Rate Optimization: Enhancing Your Hotel’s Pricing Strategy For many hotels, developing effective pricing strategies remains a complex issue for revenue managers. Their goal, ultimately, is to maximize companywide revenue and profits while building strong hotel partner relationships within their marketplace. The emergence of rate optimization has made strides to demystify pricing practices and help revenue managers understand the demand characteristics of their products, understand the price sensitivity of demand and design a rate spectrum that is tuned to all these. This allows hoteliers to take full advantage of their business opportunities, ensuring that they are capturing the maximum revenue at all times through an optimized rate spectrum. Beyond the scope of regular revenue management practices such as selecting the correct overbooking, rate restrictions and best available rate, lies the challenge of selecting the correct rates to choose from in the first place. Rate Optimization is the practice of selecting the rates offered in a rate spectrum based on the historical price sensitivity of demand. The goal of rate optimization is to understand the demand characteristics of products and the price sensitivity of demand and define a rate spectrum that will capture the maximum revenue over time.
Dr. Ravi Mehrotra
President, IDeaS Revenue Optimization
Price Sensitivity, or Elasticity of Demand
The Price Sensitivity of Demand is a measure of the change in demand to a change in price. If a small change in price is accompanied by a large change in demand, the product is said to be elastic, (or responsive to price changes). However, a product is inelastic if a large change in price is accompanied by a small amount of change in demand.
IDeaS - A SAS COMPANY
Rate Optimization: Enhancing Your Hotel’s Pricing Strategy
Price sensitivity can have a dramatic impact on revenue. For example, if the rate offered for a product is too low, the demand for the product may be significant; however the revenues from the sale of the product may be low. In turn, if a rate offered is too high, there is a risk that not enough demand will materialize, and the lack of demand for the product at the high rate may result in a reduction of potential revenue. Between these two extremes is a rate offering that will capture the demand to maximize the overall revenue. It is crucial to determine, in advance, the correct rates to be used when there is excess capacity or excess demand. An incorrect determination of the rate spectrum is likely to affect the overall revenue for a set of products. The reduced price offered to the price sensitive segment of the market may also be associated with the grade or class of service or reduced cost of delivering the service, but this is not necessary when employing market segment pricing.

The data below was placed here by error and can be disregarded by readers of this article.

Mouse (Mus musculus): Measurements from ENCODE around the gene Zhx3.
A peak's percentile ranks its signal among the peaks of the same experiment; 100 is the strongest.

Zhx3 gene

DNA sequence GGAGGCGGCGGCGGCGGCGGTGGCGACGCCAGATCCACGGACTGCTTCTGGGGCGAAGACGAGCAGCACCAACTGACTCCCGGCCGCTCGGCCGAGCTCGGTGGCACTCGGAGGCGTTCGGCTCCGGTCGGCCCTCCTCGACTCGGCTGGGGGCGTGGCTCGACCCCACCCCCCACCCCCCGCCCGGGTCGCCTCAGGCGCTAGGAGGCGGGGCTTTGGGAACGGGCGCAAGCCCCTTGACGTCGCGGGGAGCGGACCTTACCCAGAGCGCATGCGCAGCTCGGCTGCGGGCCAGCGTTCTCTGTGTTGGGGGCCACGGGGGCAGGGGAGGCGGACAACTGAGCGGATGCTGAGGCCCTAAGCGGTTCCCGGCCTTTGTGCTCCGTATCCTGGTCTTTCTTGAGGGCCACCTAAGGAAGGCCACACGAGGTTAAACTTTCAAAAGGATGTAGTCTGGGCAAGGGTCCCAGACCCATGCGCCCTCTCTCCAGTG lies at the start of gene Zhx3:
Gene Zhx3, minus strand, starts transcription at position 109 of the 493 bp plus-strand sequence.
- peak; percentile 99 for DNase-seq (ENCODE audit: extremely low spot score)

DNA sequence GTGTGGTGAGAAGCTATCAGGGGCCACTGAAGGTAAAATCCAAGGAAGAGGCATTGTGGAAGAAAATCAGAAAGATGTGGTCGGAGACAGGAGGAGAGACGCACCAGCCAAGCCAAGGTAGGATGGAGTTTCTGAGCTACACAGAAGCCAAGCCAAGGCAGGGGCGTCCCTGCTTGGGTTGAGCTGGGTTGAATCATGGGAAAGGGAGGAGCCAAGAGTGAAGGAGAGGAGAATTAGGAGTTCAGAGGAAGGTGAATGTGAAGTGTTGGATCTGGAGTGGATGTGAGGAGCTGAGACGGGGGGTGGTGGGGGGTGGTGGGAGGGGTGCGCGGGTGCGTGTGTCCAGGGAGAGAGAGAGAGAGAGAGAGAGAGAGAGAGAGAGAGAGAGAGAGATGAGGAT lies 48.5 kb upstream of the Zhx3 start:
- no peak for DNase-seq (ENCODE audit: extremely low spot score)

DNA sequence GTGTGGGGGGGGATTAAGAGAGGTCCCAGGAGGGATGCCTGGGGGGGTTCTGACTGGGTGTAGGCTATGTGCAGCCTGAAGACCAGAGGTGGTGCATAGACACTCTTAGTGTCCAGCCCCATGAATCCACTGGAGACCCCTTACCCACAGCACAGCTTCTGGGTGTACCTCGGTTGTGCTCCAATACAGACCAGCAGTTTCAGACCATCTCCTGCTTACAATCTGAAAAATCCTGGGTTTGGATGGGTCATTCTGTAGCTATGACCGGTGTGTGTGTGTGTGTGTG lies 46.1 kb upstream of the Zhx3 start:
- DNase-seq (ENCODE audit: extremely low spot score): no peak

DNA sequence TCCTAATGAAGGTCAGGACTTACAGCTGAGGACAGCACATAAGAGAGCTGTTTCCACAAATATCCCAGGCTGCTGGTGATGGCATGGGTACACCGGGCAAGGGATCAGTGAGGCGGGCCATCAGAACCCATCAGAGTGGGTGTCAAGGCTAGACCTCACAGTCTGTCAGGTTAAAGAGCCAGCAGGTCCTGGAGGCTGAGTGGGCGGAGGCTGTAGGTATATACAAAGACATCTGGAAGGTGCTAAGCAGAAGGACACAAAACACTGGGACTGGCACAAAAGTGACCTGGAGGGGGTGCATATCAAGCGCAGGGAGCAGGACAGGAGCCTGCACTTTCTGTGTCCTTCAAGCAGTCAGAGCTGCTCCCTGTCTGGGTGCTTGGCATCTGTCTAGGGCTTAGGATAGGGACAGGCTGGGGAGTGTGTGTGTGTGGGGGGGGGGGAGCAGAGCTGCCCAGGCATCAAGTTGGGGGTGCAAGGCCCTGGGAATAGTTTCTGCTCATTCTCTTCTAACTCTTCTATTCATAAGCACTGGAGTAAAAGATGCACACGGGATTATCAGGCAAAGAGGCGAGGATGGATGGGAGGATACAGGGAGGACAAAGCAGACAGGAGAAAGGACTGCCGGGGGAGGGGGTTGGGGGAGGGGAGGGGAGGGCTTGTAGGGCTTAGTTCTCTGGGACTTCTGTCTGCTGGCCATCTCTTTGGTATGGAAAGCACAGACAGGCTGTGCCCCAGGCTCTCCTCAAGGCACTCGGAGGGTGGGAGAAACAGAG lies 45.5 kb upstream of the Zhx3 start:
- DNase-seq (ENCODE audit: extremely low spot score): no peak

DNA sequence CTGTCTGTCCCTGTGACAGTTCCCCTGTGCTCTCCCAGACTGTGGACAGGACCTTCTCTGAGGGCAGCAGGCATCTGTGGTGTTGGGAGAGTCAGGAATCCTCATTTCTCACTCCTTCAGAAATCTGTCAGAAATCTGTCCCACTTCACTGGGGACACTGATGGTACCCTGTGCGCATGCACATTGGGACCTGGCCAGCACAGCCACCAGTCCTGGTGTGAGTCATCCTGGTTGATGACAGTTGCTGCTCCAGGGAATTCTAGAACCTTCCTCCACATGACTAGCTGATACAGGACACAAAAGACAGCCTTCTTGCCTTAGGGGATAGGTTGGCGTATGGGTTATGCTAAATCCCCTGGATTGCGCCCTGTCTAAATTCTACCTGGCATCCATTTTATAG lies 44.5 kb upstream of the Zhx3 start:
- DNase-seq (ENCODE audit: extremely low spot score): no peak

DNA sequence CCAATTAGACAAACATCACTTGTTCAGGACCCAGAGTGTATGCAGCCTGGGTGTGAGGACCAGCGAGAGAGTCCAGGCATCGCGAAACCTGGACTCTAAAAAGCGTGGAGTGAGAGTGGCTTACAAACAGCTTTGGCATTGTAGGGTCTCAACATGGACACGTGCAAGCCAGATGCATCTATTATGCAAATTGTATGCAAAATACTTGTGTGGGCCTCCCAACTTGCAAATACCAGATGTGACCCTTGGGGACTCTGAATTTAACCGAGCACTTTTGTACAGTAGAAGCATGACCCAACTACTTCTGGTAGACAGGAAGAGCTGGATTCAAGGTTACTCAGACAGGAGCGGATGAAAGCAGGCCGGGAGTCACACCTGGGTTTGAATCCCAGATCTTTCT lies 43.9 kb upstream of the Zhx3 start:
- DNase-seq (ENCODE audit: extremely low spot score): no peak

Price Elasticity of Demand will always have a negative value in this context. A large change in quantity demanded due to a change in price suggests that the demand is more elastic. Price Elasticity of Demand is important because it predicts what is likely to happen to revenue due to the change in quantity demanded as the price is changed.
For example, if Price Elasticity of Demand is -0.4, the Price Elasticity of Revenue will be +0.6. If the price increases by 10 percent, quantity demanded will decrease by 4 percent and revenue will increase by 6 percent. On the other hand, if Price Elasticity of Demand is -1.5, the Price Elasticity of Revenue will be -0.5. If price increases by 10 percent, quantity demanded will decrease by 15 percent and revenue will decrease by 5 percent. For a given price change, the revenue increase or decrease depends on the Price Elasticity of Demand. If the price increases the revenue will increase as long as the Elasticity of Demand is between 0 and -1. The revenue will be maximized at the price point where the Price Elasticity of Demand equals -1 and Price Elasticity...